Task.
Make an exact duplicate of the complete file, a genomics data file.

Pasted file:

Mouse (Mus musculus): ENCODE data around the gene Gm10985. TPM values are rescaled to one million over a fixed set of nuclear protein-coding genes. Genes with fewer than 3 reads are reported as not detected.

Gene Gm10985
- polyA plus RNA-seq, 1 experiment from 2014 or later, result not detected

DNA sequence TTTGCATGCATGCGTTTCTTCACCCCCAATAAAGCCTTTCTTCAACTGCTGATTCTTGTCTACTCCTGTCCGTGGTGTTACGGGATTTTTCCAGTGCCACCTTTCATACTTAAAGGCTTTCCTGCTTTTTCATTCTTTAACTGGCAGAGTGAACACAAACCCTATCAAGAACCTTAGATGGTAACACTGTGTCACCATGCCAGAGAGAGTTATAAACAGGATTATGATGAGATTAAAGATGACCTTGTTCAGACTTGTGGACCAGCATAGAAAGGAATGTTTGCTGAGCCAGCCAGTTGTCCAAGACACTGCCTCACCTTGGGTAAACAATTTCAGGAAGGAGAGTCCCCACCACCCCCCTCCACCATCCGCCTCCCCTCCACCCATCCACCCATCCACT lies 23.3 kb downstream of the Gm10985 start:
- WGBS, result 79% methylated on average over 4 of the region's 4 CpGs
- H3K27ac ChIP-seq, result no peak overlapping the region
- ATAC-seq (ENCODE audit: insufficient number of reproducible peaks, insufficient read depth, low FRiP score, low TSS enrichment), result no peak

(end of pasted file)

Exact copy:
Mouse (Mus musculus): ENCODE data around the gene Gm10985. TPM values are rescaled to one million over a fixed set of nuclear protein-coding genes. Genes with fewer than 3 reads are reported as not detected.

Gene Gm10985
- polyA plus RNA-seq, 1 experiment from 2014 or later, result not detected

DNA sequence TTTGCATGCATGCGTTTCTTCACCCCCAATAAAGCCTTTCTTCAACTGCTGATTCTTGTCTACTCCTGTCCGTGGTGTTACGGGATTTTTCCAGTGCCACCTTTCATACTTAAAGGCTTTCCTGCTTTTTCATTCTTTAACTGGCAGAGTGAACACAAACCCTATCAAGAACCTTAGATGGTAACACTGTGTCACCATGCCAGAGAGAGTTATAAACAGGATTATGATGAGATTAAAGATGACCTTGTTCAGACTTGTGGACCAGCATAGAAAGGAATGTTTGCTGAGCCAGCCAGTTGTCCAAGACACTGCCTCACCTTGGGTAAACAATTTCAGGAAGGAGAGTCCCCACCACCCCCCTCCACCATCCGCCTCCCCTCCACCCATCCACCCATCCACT lies 23.3 kb downstream of the Gm10985 start:
- WGBS, result 79% methylated on average over 4 of the region's 4 CpGs
- H3K27ac ChIP-seq, result no peak overlapping the region
- ATAC-seq (ENCODE audit: insufficient number of reproducible peaks, insufficient read depth, low FRiP score, low TSS enrichment), result no peak